Second bass build - Effortless playability

Discussion in 'Luthier's Corner' started by JLW, May 11, 2018.

  1. JLW


    Dec 5, 2006
    San Francisco, CA
    Okay, so the first bass build can be viewed here. This was more just trying to get an understanding of the fundamentals. Although, I did add some cool touches to it with the laser-etched top and the piezo bridge pickup :D

    Now, just to give you some background, I'm an industrial designer by trade. I've worked on designing all sorts of products ranging from faucets to sunglasses to headphones to furniture. My basic job function is to make stuff that fulfills a user's needs, looks cool, and is cost-effective to manufacture.

    This thread will outline the process of a prototype bass design that I intend to work on. Back in the 1950s, almost all of the decisions made around Fender's first bass guitar were centered around reducing cost. There is nothing wrong with this. There's no point in making something that is too expensive for anyone to afford. But it was done at the expense of user comfort.

    My goal is to improve ergonomics for the electric bass using improved body shapes and neck profiles. My target "customers" are serious bass players who practice a lot. Music students specifically. People who practice for 2-3+ hours per day. I'm not talking noodling, either. I mean disciplined practice with the express intent of improving on the instrument. These players need an instrument that does not lead to RSI (repetitive stress injury) so the thing just needs to fit like a glove. Another submarket that I intend to target is 45+-year-old players who have health issues and are struggling to play their current instrument...people with carpal tunnel, back problems, etc. etc. If they don't find an instrument that caters to their ergonomic needs, they face the possibility of never playing again.

    Please note, I don't think I'll actually mass produce or sell this product, but it's useful for me to have an idea of these parameters. They will greatly inform the design....otherwise the design decisions will be made too subjectively.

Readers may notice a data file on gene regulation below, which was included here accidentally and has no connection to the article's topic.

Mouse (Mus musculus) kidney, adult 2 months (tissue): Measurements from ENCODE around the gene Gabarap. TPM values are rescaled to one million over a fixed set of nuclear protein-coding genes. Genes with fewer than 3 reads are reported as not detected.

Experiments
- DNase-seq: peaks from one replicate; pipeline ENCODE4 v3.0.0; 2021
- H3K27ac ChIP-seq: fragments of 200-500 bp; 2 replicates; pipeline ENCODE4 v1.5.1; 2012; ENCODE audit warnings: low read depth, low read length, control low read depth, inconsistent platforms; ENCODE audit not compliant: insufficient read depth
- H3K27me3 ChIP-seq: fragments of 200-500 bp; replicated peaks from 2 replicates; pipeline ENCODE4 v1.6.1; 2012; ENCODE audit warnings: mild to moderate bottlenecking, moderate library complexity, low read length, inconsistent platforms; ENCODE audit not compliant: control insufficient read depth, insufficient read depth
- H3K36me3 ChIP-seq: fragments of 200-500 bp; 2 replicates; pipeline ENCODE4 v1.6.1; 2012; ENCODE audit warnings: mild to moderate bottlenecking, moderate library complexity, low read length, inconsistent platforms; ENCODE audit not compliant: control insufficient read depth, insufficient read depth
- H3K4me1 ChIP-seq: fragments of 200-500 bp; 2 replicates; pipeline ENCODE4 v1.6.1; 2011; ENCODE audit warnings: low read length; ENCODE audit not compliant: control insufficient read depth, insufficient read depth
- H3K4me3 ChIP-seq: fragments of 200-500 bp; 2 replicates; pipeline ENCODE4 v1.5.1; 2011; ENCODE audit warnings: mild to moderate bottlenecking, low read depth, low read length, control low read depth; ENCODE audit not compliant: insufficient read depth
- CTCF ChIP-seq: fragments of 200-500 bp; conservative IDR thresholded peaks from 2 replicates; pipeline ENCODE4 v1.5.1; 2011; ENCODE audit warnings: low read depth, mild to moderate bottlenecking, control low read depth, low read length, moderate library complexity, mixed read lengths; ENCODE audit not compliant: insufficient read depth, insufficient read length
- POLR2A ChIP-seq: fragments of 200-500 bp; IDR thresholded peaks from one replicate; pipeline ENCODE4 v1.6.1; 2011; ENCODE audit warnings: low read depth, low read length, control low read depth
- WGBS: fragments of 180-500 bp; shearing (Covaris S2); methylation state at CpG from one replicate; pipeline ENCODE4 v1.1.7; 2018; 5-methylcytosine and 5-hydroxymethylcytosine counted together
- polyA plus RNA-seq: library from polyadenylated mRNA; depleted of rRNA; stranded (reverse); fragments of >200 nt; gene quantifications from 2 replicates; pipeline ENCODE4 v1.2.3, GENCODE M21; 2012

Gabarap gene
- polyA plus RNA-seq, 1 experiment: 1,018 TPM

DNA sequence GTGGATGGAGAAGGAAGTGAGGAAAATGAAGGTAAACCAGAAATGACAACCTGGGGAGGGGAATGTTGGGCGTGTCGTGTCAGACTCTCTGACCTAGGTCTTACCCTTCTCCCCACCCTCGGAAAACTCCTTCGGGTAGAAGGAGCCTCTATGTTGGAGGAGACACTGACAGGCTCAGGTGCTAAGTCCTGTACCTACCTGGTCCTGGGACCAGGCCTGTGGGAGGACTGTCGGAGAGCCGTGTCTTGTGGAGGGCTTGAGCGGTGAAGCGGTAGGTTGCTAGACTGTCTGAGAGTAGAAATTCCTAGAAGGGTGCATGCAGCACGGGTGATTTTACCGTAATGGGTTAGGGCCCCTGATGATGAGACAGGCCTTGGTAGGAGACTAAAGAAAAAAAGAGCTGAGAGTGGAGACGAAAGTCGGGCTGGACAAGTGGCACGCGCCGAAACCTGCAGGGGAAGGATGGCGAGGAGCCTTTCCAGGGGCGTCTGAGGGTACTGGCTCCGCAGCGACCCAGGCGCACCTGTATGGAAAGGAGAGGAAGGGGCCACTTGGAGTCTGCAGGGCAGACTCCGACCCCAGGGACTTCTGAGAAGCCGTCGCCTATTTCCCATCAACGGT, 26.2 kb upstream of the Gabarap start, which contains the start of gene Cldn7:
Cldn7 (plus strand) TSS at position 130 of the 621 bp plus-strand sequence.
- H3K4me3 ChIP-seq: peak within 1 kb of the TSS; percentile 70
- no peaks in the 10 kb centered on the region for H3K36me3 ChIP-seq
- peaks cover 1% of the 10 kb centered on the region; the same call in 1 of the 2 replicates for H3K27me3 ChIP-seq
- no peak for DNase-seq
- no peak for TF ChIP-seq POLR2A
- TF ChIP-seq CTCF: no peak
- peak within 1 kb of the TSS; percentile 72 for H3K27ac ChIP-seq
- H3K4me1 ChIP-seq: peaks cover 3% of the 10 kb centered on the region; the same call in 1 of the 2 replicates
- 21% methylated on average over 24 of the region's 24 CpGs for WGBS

I am fully aware that there are a few luthiers who have designed instruments in this particular segment. But I still hope to bring my own perspective to the table. Even if it's a mild improvement, I'll be happy.

    So to start, let's analyze the problems. I know this stuff is probably really obvious to you more experienced luthiers, but it's important for me to lay out the problems so that my decisions for building are well-informed.

    1. left and right hand bending=carpal tunnel. One problem is that basses need to sit at a 45 degree angle relative to the floor in order to make sure that both wrists are in a neutral position. If they sit parallel to the floor, you get some very awkward bending due to strap height. Even still, some body shapes and neck profiles are not very easy to work with ergonomically.
    badlefthandtechniqueSMALL.jpg badrighthandtechnique.jpg

    2. Poor posture in general. This is largely due to bass players having to look at the fret board while playing. When you have poor posture, the muscles in your neck and your shoulder cramp up. That tightness eventually makes its way down to your wrists, which leads to issues with playing the instrument.

    3. Here's an example of "proper" technique. But even still, notice how out of the way this guy has to go to get his bass in a good position. His legs are splayed out, one leg is much higher than the other, and there's no way for him to see what he's playing in this position: